Starting with 540.1 miles, 85,600 ft. ascent
Whickers Grocery to Stokesdale Christian Disciples of Christ
14.3 miles, 1,000 ft. ascent
The end of the golden weather. The morning is 38 degree,
seasonally cold, with a chance of rain. Gabriel shows up at 7:20 and we’re on
I start out at Whickers Grocers and talk to Jamie, Kala’s older
sister. Kala had said that she might walk with me, today.
“Kala is a night owl,” Jamie says. “She sleeps all
I didn’t really expect Kala to walk with me so I start out
I’m walking so fast that I have time to stop for coffee at Hardees’s in
I buy a cup but the lid just doesn’t fit right. I try to walk and
drink but coffee drips on my gloves and down my pants. These are cheap lids –
there is a reason for Starbucks, but I don’t think I’ll see one until I get
back to Asheville.
Walnut Cove is spread out, with many old, poorly maintained,
or empty buildings. The gray weather has a lot to do with it but Walnut Cove is
not an attractive town. The only effort they seemed to have made is Fowler
Park, the small park in front of the library.
The ABC liquor store is next to the park. It’s 9:30 in the morning
and there seems to be quite a bit of traffic in and out of the store. Armed with that
knowledge, I stick a piece of chocolate in my mouth; another example of
inappropriate consumption, so early in the morning.
The trail continues through town, passing many closed
stores. Old does not equate to historic. Then the trail turns left on NC 65
toward Stokesdale. I’ve left the town and I’m walking through undeveloped land,
punctuated by single family homes. It gets me thinking about what people are
doing with their land.
I had woken up this morning with a pain in my right wrist. That’s
the wrist I broke last summer but it’s strange that I’m feeling it now. Then I
realize the cause. I’ve been waving to almost every vehicle that comes by.
Vigorous waves that say “See I’m here. I’m not in trouble;
I’m not looking for a hitch; I’m walking for pleasure but please, know that I’m
I make sure to wave extra energetically to patrol cars. I do wish they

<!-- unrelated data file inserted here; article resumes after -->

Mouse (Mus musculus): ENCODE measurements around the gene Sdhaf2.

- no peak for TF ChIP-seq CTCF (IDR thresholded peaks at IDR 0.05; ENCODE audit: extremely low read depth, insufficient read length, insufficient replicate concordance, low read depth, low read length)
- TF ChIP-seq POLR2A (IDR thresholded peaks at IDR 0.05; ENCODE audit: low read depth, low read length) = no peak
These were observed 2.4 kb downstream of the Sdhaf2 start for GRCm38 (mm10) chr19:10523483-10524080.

would stop so I could let them know about the MST but no officer does. To
indicate that they should stop would be “wasting policeman’s time”, a very
British expression that I’ve never heard here in the U.S. But I
keep waving. And if I have to put my hand in a wrist splint after this trip, it
will have been worth it.
This stretch is empty – few gas stations, stores, or
restaurants. Only a couple of churches. When NC 65 turns left and I turn with
it, it crosses Belews Lake (see the top picture) and passes Piney Bluff Access Area, an access point
for boats, owned by Duke Energy. There’s a parking area and boat ramp – no
picnic tables or port-o-Johns. But I eat lunch here, the only public place I’m
going to pass.
I’m starting to feel my legs.
Walking on the road uses
different muscles from walking on trails. My cardiovascular system doesn’t get
much of a work out and probably neither do my quads. It’s just too flat around
here. But my calves and ankles do a lot of work. I don’t really walk on the
road; I’m in the grass on the side of the road most of the times, sometimes in
a ditch. I run across the road depending on which side has more space or how
the road bends. So I can feel these muscles.
I reach my car at 2 P.M. I could have done a couple of more miles
but the point is not to see how many miles I can do on any particular day but to walk
day after day.
I’ve parked in front of the Stokesdale Christian Church,
Disciples of Christ, a majestic church with a beautiful steeple. I find the
custodian and tell her that I’ve parked here and I thank her.
“Oh, it’s all
right,” she says.
“I want to leave something in the collection plate,” I tell
her. “And could I see the sanctuary?”
Collection plate, sanctuary – Those may not
be the words she would use in this church but she takes me upstairs.
is all wood with a picture of the baptismal waters. It’s beautiful.
She turns on the lights so
I can take pictures in the best circumstances. It’s worth the five dollars I
drop in the plate, “for orphans,” she says.
Hey, I’d pay a lot more to see
Notre Dame and I couldn’t park there.
Cumulative after Day 47, 554.4 miles, 86,600 ft. ascent